Bottleneck Mapping is a subproject of the Mobility Performance Report, which is one of the products of the Mobility Performance Reporting and Analysis Program (MPRAP). The Mobility Performance Report is prepared by the California Department of Transportation (Caltrans) and District staff to provide detailed data about highway system performance related to congestion and mobility. Caltrans collects vehicle counts and calculates speeds at all hours of the day and all days of the week in major metropolitan areas throughout California via the Caltrans Performance Measurement System (PeMS--see Data Source tab). This information helps identify congestion bottlenecks and results in more cost-effective investments to improve the performance of the State Highway System.
PeMS defines a bottleneck as “a persistent and significant drop in speed between two locations on a freeway.” Bottlenecks are determined by the bottleneck identification algorithm in PeMS. This algorithm looks at speeds along a facility and declares a bottleneck at a location where there has been a drop in speed of at least 20 mph between the current detector and the detector immediately downstream. This speed drop must persist for at least five out of any seven contiguous five-minute data points, and the speed at the detector in question must be below 40 mph. While PeMS identifies the detector locations where these conditions are met, these bottleneck locations are only approximate (based on the locations where detectors are present).
The bottlenecks identified through the PeMS Bottleneck Identification Algorithm are filtered by a number of factors to obtain the bottlenecks mapped in the documents below. This filtering was done to create a consistent bottleneck analysis process for all districts, and to only report bottlenecks that are recurrent and causing large amounts of delay. The bottlenecks reported include bottleneck locations that were active on at least 20 percent of all weekdays during the year, persisted for at least 15 minutes on average, and caused more than 100 vehicle hours of delay (VHD) per weekday. This filtering means that some rural districts had less than 10 bottlenecks to report in the AM Peak and PM Peak periods. These top bottleneck locations are shown on District PDF maps, along with lines depicting the congestion queue length resulting from these bottlenecks. If a District had more than 10 bottlenecks that met the criteria described above, those additional bottlenecks and their congestion queues are shown on the District’s map.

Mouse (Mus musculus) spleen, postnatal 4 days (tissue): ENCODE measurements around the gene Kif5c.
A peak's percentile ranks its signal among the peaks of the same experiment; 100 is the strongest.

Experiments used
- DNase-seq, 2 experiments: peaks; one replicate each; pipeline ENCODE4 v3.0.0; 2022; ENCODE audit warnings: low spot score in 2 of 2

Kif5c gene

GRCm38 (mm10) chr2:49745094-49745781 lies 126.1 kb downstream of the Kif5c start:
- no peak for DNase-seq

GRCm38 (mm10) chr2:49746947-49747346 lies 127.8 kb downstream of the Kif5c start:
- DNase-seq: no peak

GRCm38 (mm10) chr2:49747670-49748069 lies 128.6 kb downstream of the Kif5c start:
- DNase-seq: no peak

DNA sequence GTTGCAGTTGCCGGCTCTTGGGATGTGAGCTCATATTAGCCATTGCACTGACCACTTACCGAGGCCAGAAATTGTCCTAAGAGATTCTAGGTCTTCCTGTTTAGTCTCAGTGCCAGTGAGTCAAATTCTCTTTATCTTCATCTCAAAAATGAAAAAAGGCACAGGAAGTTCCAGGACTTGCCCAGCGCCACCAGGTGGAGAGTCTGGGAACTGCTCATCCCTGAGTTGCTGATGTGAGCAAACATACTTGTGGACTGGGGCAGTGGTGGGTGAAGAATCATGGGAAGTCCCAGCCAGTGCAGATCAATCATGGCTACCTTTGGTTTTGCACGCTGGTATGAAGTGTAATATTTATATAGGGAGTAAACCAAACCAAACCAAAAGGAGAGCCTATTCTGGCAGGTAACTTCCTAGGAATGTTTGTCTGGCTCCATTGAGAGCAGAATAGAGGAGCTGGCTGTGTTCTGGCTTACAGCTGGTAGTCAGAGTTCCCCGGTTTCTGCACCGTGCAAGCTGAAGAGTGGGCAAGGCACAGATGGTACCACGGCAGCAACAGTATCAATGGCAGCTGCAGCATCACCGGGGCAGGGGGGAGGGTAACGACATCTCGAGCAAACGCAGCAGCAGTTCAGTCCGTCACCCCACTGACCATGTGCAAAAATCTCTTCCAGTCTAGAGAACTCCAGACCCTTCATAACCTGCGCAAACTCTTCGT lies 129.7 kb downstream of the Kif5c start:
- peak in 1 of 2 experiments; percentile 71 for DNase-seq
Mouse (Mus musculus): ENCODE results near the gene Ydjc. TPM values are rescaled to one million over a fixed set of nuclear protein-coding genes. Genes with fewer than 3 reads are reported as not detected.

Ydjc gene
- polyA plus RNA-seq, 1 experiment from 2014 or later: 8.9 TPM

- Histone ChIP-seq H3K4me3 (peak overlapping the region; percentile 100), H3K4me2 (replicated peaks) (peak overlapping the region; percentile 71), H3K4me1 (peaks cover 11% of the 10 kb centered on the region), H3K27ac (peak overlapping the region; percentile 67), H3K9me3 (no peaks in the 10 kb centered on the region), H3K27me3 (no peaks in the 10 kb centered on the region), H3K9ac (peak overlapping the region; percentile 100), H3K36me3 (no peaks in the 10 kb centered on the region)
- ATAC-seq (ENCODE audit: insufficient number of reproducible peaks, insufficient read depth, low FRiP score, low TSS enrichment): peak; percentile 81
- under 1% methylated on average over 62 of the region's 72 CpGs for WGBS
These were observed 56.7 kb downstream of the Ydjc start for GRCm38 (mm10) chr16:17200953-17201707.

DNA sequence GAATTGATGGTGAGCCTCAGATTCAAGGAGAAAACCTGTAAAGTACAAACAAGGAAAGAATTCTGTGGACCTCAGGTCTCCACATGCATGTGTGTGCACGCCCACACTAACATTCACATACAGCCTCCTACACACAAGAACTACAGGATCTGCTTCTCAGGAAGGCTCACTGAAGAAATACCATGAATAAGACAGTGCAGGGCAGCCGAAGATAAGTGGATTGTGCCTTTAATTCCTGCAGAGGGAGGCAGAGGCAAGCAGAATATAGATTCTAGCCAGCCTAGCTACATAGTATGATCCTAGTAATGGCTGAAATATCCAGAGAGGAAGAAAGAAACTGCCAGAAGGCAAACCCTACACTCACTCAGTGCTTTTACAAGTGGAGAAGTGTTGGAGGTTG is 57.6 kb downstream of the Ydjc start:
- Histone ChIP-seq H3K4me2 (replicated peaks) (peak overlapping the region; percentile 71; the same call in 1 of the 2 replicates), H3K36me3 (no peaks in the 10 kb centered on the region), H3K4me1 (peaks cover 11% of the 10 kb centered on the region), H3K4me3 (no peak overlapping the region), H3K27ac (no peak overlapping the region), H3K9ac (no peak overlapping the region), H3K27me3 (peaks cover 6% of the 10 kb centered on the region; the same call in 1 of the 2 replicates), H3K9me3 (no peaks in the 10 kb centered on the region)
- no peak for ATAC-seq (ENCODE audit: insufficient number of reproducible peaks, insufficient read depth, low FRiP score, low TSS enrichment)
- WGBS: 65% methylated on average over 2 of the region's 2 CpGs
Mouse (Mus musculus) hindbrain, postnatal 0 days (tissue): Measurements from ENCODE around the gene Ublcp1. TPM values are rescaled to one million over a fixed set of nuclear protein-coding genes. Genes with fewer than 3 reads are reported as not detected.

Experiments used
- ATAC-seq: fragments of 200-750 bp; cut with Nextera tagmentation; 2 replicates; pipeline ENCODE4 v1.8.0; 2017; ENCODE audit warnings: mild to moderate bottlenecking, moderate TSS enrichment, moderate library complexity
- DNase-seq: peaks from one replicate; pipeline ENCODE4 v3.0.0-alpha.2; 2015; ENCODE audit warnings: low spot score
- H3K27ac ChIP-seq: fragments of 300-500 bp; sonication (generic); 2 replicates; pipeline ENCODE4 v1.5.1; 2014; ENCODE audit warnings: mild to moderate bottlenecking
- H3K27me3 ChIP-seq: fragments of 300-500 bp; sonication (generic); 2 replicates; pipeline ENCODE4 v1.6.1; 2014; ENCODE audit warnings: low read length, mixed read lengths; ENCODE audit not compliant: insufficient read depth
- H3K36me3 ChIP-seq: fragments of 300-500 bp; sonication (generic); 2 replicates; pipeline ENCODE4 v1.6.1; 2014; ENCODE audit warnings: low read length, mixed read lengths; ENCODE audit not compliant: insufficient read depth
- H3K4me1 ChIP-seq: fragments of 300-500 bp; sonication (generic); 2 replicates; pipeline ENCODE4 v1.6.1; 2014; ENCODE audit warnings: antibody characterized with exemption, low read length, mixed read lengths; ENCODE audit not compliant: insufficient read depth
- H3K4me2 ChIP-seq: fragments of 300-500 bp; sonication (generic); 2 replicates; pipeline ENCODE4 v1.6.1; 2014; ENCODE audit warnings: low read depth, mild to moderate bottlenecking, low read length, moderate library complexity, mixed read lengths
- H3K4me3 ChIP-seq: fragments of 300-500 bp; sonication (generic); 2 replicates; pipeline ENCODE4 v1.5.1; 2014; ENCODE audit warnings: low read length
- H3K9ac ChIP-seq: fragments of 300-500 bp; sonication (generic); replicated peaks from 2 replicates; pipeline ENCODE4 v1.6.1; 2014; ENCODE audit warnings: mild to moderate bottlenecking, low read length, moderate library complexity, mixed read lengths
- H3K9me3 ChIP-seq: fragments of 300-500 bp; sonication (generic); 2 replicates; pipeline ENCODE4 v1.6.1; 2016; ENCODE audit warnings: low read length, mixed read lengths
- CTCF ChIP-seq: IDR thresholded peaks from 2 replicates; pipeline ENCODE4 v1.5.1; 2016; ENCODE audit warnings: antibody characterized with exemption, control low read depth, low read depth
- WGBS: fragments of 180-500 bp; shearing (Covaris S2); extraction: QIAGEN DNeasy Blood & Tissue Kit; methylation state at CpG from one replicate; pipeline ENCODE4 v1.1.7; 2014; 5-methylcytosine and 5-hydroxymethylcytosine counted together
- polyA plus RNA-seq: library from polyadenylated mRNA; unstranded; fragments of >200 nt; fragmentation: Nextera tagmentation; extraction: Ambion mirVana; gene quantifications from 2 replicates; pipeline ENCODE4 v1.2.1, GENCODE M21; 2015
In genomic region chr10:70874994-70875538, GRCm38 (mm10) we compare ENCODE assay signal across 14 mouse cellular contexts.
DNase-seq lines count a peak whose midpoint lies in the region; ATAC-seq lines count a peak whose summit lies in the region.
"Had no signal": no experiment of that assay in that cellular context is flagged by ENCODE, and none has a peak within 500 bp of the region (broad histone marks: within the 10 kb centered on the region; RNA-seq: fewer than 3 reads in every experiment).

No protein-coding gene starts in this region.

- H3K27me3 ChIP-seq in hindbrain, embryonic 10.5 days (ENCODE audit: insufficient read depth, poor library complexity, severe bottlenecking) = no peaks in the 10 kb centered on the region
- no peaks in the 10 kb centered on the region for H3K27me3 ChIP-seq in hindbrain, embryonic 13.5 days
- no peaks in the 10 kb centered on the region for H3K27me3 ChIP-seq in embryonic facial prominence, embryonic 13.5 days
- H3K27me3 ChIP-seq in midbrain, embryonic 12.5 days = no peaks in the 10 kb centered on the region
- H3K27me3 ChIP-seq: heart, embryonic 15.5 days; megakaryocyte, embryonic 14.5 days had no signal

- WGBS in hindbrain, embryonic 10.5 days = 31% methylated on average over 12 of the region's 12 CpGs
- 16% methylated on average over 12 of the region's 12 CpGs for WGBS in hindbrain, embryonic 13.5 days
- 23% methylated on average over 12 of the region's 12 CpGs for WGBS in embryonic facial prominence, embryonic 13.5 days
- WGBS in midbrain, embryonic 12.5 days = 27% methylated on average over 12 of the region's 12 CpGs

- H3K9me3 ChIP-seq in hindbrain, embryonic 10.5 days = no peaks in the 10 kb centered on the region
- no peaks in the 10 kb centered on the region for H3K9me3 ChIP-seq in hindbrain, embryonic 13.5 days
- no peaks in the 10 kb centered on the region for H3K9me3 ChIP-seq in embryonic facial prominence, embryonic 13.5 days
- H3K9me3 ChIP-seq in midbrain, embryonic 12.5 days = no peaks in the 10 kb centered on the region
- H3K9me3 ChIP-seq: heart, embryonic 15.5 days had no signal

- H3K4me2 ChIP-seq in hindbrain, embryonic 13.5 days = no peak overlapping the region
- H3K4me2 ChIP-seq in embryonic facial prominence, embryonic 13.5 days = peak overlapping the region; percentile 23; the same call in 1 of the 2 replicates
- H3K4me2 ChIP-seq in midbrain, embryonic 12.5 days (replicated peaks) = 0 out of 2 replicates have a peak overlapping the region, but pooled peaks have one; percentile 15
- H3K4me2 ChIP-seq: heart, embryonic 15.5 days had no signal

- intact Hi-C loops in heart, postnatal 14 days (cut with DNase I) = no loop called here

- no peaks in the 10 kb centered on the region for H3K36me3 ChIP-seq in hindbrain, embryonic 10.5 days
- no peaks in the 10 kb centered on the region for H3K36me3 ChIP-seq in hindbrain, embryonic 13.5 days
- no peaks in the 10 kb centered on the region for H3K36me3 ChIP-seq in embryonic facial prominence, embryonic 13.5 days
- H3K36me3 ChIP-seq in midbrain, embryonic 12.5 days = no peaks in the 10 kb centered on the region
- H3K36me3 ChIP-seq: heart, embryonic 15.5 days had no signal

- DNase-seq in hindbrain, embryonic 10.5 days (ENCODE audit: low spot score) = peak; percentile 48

Bottleneck maps are created by the GIS staff in the Assets Management Branch of the Office of Performance, Division of Traffic Operations, using data obtained by each district from PeMS (the Performance Measurement System--see the Data Source tab). The data are processed and filtered in an Excel workbook. MPRAP staff review all district submissions and clear them for mapping. GIS staff use ArcGIS to convert the processed data into KML (Keyhole Markup Language) files that can be viewed at the street level in Google or Caltrans Earth. District technical personnel review their KML files and ground truth (use their engineering judgment and local knowledge to validate) each congestion segment and verify the bottleneck locations and lengths. The revised data are then exported into PDFs and JPEGs that are inserted into the annual Mobility Performance Report. In some cases, districts revise their workbooks, or request changes based on the appearance of the PDFs, and the whole process is repeated until the districts have validated all bottlenecks, and all map versions match.
For further information on Bottleneck maps, please contact Kai Ding at email@example.com.